I don’t normally do plugs on here, but my good friend Ella has just recently completed her first novel: Blood, Sex and Coffee. It’s a mammoth achievement, weighing in at a good 700 pages, and is a campy vampire novel bringing in more themes than you’d think could be fit in such as a size - although is fundamentally a huge tract of story crossing space and time. I haven’t yet had a chance to read it - and I’m not normally a big fiction reader - but I have a 12 hour flight to Cape Town at the weekend, so maybe be burning through some of it then.
Black Snake Moan is rich, thick, and satisfying, like a good film should be. Samuel L. Jackson plays a strong role as the Good Samaritan with an unusual method. Christina Ricci is unashamedly raunchy as the object of his ‘caring’ (which makes for slightly uncomfortable watching when you remember her first major role in The Addams Family aged eleven). Surprisingly, even Justin Timberlake does a passable job as the third wheel in the film.
The political arguments around government and business are well understood. At one extreme are people who despise profit-making businesses, considering them a necessary evil at best, and who’d prefer to see governments take more action to protect their and society’s interests. At the other are those who’d prefer to see governments scaled down significantly and businesses given more freedom. People with my political opinions often make arguments for the latter based on either practical or moral arguments.
Economists approach things in weird ways. I’ve noticed several posts on the more popular economic blogs recently discussing marriage, relationships, and sex: Are Husbands Really Like Potatoes? being a good example, as well as a discussion of polygamy. Tyler Cowen has even briefly looked at how nudity affects human behaviour (arguably not directly related to relationships, but it’s a fun read anyway). Given that I like the economic way of thinking (given my limited training), I thought I’d take a look at dating, something close to my heart as a bachelor.
Midnight Cowboy is a hard film to call. It’s a slice of film history, with some well-known visuals, well-known music, and well-known scenes: "Hey! I'm walkin' here! I'm walkin' here!" - Ratso But it’s a confusing film, with plenty of montages, flashbacks, fantasy scenes, and a drug-induced party. I wasn’t expecting any of that, and it doesn’t exactly help carry the plot (that which there is) forward. The sex scenes, despite being notorious (Midnight Cowboy was the only X-rated film to ever win an Oscar - it’s since been downgraded to R-rated) are tame by modern standards: although there’s a strong theme of ambiguous sexuality running throughout the film, with Joe Buck (Jon Voight) - the cowboy of the title - being pretty indiscriminate about who he sleeps with, even in his role as a hustler.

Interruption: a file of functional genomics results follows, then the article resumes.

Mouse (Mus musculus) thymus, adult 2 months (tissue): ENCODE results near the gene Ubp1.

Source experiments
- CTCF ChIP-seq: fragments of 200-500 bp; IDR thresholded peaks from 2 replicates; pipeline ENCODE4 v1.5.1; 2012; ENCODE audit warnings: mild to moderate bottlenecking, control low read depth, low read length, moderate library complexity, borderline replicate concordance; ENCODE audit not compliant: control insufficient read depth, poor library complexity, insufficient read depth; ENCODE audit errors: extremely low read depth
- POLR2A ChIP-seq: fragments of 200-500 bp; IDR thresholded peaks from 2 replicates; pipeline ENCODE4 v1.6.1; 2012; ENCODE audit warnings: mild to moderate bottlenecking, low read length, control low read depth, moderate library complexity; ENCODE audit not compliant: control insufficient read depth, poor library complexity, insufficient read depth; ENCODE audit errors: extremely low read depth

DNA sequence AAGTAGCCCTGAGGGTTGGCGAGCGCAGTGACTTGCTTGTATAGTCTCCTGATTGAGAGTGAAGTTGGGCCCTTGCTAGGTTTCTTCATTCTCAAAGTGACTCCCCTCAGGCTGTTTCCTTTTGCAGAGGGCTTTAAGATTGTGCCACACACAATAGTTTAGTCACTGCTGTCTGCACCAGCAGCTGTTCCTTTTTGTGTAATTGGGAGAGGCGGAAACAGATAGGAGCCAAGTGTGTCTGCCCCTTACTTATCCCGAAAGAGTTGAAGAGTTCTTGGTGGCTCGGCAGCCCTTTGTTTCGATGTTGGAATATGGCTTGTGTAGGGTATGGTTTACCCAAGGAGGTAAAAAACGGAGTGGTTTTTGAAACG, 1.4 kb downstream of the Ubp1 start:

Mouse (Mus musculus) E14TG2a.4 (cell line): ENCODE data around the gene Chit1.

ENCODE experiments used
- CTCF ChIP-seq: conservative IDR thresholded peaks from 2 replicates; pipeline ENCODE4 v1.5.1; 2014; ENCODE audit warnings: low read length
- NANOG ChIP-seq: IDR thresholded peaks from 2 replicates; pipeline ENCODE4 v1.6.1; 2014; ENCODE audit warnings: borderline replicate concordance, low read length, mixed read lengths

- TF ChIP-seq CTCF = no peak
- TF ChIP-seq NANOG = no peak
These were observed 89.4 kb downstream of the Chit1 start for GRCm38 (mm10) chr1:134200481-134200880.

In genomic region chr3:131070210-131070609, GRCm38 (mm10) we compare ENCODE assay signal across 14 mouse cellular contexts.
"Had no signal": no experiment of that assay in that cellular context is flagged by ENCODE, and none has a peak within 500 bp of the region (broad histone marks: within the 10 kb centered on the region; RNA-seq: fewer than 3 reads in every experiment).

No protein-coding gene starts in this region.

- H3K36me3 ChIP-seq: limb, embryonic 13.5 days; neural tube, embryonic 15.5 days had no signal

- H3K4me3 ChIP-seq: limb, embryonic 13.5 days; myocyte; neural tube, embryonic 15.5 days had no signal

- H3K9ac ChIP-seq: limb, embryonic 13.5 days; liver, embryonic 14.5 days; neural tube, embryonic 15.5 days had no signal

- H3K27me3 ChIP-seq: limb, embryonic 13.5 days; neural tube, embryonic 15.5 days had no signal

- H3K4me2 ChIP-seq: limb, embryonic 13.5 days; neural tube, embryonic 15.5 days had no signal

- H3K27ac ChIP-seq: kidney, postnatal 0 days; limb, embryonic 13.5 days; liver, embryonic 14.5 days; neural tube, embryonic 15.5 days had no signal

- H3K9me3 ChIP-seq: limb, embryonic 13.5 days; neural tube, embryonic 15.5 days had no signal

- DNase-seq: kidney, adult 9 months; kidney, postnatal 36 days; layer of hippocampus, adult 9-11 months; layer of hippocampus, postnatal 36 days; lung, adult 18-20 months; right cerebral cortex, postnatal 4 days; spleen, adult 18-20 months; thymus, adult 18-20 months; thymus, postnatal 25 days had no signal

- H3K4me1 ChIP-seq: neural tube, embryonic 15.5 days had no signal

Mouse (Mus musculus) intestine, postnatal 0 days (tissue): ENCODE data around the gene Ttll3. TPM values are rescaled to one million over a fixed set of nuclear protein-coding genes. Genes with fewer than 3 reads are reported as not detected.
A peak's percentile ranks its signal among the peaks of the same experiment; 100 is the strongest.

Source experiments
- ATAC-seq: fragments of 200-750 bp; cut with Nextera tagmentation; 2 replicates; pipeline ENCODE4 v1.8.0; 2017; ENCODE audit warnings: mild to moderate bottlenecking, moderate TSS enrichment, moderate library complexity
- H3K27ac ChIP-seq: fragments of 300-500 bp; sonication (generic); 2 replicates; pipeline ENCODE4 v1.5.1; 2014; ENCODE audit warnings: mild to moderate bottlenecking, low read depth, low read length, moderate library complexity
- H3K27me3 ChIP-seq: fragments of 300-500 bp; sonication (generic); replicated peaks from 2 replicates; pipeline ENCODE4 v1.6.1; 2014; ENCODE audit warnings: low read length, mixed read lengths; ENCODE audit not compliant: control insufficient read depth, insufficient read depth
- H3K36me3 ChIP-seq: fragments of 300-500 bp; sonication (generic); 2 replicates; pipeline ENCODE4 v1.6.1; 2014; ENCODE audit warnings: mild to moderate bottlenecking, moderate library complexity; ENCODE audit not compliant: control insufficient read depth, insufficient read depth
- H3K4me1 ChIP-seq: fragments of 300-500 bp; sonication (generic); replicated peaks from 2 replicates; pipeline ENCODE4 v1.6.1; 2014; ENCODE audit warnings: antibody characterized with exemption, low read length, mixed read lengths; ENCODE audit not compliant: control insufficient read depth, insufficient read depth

I’ve written about synchronicity vs. asynchronicity before, but I wanted to revisit the subject because it seems to be so key to modern services; as more and more communication mechanisms evolve out of available technology and entrepreneurs’ imagination, understanding customer’s usage patterns will be important when developing businesses around them. An excellent article by Gregor Hohpe, Starbucks Does Not Use Two-Phase Commit (included in Joel Spolsky’s Best Software Writing Vol. 1), is an examination of why understanding computer science concepts such as 2PC (and, I would argue, synchronicity) is important when engaging in business process engineering.
I’ve noticed that my blog’s been splogged - unsurprisingly, using one of my film reviews that contains some ‘adult’ words (see here for the NSFW copycat). Does this mean I’ve made the blogging bigtime? I’m still only at Technorati rank 147,804 - although (in a not-at-all-sore-loser fashion) I feel the same about Technorati as Richard does about Sun - what exactly is the point?
Kiss Kiss Bang Bang is a murder mystery. It’s sexy, witty, and fast-paced. Lead actors Robert Downey Jr. and Val Kilmer (the latter as the superbly sarcastic Gay Perry), are a fabulous duo and perfectly cast. Michelle Monaghan adds a saucy touch. The plot is intricate and has more twists than a pretzel, just like any decent murder mystery. It has car chases and guns. Downey Jr. breaks the fourth wall all over the shop - and the icing on the cake is his aside about the poor ending to the last LoTR.
'What's sex?' - Betty Pleasantville is a favourite film of mine. Powerful on many levels, it manages to captivate the attention as well as entertain and give pause for thought. The premise is simple; David (Tobey Maguire) is given a remote control that allows him to enter the TV set and the programme of Pleasantville with his sister Jennifer (Reese Witherspoon). This mysterious start to the film is a well-trod one (Gremlins and Back to the Future being well-known previous examples), but it works without too much tedium.
Rated X is a film about the (ahem) adult film industry, so sensitive eyes might want to stop reading this review now. It stacks up well against other films of the genre, such as Boogie Nights (although it’s not as funny), and The People vs. Larry Flynt (although it’s not as political). The film tells a frequently unfulfilled dream: two brothers (well played by real-life brothers Emilio Estevez and Charlie Sheen) want to make porn that isn’t just cheap and tacky, but tells a story.